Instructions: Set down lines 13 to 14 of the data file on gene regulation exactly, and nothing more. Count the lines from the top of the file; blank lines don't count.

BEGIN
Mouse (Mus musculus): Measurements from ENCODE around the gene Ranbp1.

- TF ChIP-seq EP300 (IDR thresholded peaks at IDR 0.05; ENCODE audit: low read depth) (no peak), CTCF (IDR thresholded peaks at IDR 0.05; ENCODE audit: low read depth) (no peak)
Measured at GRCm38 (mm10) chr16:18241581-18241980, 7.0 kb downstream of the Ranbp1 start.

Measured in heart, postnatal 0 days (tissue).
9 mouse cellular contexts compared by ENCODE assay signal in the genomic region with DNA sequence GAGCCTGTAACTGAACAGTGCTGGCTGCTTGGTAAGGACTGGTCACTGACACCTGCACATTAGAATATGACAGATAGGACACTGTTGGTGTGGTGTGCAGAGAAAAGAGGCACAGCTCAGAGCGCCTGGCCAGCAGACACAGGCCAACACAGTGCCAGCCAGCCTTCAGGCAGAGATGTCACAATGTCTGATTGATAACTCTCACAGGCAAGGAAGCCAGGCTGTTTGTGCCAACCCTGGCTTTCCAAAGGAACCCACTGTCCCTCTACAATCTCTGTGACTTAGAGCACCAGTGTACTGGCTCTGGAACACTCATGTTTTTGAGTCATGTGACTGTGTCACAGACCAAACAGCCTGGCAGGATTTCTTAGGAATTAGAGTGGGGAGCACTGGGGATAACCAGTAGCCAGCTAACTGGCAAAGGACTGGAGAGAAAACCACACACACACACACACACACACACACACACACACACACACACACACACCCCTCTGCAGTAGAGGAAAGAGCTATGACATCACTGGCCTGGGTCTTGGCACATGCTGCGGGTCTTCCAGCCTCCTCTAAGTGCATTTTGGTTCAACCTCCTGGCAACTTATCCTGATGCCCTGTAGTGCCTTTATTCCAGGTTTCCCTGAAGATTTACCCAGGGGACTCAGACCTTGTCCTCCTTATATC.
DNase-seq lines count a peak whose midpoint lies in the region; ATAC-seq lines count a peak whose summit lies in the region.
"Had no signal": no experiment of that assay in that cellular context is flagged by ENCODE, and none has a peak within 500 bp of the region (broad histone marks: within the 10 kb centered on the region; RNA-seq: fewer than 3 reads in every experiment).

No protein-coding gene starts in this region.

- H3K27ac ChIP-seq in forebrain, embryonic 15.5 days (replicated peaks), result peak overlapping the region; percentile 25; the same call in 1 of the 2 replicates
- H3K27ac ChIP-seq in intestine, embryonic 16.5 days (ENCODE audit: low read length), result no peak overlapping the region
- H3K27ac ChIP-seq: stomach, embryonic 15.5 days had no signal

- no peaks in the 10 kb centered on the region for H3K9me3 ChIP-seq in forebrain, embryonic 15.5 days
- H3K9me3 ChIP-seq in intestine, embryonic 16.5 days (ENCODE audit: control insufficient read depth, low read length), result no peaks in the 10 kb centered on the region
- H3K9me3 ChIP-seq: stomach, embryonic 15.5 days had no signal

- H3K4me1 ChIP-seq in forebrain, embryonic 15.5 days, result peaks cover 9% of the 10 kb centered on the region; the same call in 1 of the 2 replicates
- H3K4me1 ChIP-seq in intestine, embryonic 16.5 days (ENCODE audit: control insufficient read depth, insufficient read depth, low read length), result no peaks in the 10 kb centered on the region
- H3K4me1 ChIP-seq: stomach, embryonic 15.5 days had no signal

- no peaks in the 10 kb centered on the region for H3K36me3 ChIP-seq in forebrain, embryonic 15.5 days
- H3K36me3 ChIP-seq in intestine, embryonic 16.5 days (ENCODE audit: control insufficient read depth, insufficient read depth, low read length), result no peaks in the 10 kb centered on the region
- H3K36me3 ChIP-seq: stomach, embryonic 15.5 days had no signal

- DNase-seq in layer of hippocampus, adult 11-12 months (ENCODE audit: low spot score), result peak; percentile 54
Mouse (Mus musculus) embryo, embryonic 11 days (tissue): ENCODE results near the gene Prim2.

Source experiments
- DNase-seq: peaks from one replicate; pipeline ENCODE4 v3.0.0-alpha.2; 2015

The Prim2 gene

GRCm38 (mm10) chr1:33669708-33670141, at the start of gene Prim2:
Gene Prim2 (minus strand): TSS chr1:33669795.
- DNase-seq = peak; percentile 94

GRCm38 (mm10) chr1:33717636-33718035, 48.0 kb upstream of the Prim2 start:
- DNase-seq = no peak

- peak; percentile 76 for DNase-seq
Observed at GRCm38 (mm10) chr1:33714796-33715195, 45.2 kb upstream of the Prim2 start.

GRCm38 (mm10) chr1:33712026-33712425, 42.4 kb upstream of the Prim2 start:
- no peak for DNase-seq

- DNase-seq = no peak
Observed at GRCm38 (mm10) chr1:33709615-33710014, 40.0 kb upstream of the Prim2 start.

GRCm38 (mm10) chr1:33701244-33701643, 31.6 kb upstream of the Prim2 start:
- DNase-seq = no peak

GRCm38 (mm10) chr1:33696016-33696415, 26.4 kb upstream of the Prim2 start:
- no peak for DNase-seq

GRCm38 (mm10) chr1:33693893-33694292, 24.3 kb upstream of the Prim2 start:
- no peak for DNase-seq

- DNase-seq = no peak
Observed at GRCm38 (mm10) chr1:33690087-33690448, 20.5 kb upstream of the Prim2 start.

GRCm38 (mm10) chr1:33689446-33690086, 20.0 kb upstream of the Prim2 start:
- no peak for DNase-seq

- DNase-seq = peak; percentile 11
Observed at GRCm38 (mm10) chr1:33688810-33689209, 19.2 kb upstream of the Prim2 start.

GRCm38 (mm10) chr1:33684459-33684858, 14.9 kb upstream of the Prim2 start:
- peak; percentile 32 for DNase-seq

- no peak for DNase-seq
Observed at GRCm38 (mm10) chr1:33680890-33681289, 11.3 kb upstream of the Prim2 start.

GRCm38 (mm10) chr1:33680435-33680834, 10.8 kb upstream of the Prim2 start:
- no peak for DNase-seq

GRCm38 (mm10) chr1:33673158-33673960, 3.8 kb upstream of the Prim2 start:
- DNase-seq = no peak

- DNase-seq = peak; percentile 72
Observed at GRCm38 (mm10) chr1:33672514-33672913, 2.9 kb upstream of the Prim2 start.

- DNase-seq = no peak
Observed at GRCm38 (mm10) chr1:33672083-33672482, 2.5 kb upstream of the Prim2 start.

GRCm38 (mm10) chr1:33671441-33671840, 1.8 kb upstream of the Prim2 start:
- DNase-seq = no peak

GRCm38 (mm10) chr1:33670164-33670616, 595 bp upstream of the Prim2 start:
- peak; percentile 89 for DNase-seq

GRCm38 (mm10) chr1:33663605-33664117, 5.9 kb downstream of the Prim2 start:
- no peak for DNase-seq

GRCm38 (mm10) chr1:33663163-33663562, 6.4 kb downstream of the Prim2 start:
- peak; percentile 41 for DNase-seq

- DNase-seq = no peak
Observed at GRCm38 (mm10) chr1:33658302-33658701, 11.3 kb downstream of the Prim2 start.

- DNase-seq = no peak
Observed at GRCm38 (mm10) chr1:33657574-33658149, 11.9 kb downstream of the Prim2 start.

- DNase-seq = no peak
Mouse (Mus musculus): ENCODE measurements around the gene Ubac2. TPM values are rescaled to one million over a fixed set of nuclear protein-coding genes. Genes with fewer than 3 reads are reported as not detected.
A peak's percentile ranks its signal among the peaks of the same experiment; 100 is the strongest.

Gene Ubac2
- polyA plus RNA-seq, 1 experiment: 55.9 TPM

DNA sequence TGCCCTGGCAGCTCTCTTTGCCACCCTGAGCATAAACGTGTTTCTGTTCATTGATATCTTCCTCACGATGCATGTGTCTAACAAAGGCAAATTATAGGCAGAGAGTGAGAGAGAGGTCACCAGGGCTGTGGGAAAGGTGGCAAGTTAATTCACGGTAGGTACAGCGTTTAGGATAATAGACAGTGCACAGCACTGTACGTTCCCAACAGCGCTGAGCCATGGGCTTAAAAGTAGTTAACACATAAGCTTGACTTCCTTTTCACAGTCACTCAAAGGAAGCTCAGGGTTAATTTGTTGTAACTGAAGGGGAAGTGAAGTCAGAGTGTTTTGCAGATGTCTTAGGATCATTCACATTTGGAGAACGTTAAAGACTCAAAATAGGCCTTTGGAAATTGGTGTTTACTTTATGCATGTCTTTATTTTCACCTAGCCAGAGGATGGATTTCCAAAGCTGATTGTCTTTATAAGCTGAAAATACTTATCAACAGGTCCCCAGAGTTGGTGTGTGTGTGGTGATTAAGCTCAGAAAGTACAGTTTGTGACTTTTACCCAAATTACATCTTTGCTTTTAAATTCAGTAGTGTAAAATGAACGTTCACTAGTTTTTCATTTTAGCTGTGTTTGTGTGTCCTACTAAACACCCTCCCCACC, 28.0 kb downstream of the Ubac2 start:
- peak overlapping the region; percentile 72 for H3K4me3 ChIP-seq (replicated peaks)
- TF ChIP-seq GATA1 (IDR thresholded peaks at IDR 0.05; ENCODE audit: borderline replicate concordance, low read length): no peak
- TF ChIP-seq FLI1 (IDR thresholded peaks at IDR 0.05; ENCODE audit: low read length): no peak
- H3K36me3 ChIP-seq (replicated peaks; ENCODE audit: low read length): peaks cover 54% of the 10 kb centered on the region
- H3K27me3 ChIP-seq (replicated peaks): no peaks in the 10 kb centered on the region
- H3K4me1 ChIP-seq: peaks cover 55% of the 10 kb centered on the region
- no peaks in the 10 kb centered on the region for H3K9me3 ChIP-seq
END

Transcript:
- H3K9me3 ChIP-seq in intestine, embryonic 16.5 days (ENCODE audit: control insufficient read depth, low read length), result no peaks in the 10 kb centered on the region
- H3K9me3 ChIP-seq: stomach, embryonic 15.5 days had no signal